Beaufort County marks Civil War battle

Published 6:26 pm Wednesday, December 19, 2007

By Staff
New historical marker placed near Tranters Creek
Staff Writer
Civil War history buffs have a new site to visit in Beaufort County. The Civil War enthusiast that spearheaded the effort and his funding partner, the Washington Tourism-Development Authority, say the new marker promises to make the county an even better destination for history-minded tourists.
Mickey Harris, a member of the Pitt County Civil War Trail Council, partnered with the Washington Tourism Development Office to purchase a sign, which was installed Tuesday to mark the 1862 Battle of Tranters Creek in western Beaufort County. The marker is on the south side of U.S. Highway 264, about eight miles west of Washington and about one mile south of the battle site.
Washington fell to Union forces on March 20, 1862. Though the majority of Confederate soldiers in the area fled, a small mobile force remained in eastern Pitt County, near the Beaufort County line. Tranters Creek, about nine miles west of Washington, creates a geographic boundary between Beaufort and Pitt counties.
On the morning of June 5, 1862 a Union patrol made the nine-mile hike to Meyer’s Mill where there was a bridge over Tranters Creek. There about 500 Union troops skirmished with an equal number of Confederates. The fight soon escalated to involve 150 horses, artillery and one armed ship, according to “Beaufort County Heroes,” a local Civil War history by Louis Martin Jr.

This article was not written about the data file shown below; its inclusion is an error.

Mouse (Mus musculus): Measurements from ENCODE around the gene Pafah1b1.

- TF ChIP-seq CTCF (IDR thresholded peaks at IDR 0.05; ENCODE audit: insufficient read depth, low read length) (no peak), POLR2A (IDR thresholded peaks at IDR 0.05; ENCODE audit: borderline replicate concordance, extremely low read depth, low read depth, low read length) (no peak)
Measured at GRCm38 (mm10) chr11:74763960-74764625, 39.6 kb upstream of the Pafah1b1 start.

A federal grant to the N.C. Department of Cultural Resources is earmarked to pay four-fifths of the cost of the signs. Almost 200 dot North Carolina at a cost of about $5,500 each. Harris was tasked with coming up with the remaining $1,100 local match and finding a spot to locate the marker.
He found that easement in front of Paint Production Services on U.S. 264. Owner Mark Sillitoe donated the front yard of his business for the sign and parking for visitors.
Though the battlefield lies about one mile northwest of the marker on private land, Harris said he chose to place the marker on U.S. 264 so it would be more visible to tourists. Mitch Bowman, executive director of the Civil War Trails, installed the marker Tuesday. He arrived around noon, fresh from planting two markers in Lenoir County. The trails can be found as far north as Maryland.
Because the marker was going to be placed on the Beaufort County side of the Pitt-Beaufort County line, Harris contacted Lynn Lewis, Washington’s tourism-development director, in hopes of partnering with her organization.
There are already two signs on the Washington waterfront and a third at Oakdale Cemetery.
Lewis said tourism development receives “a lot of inquiries about history in general.”
Harris said tourism was at the heart of the Civil War Trails program.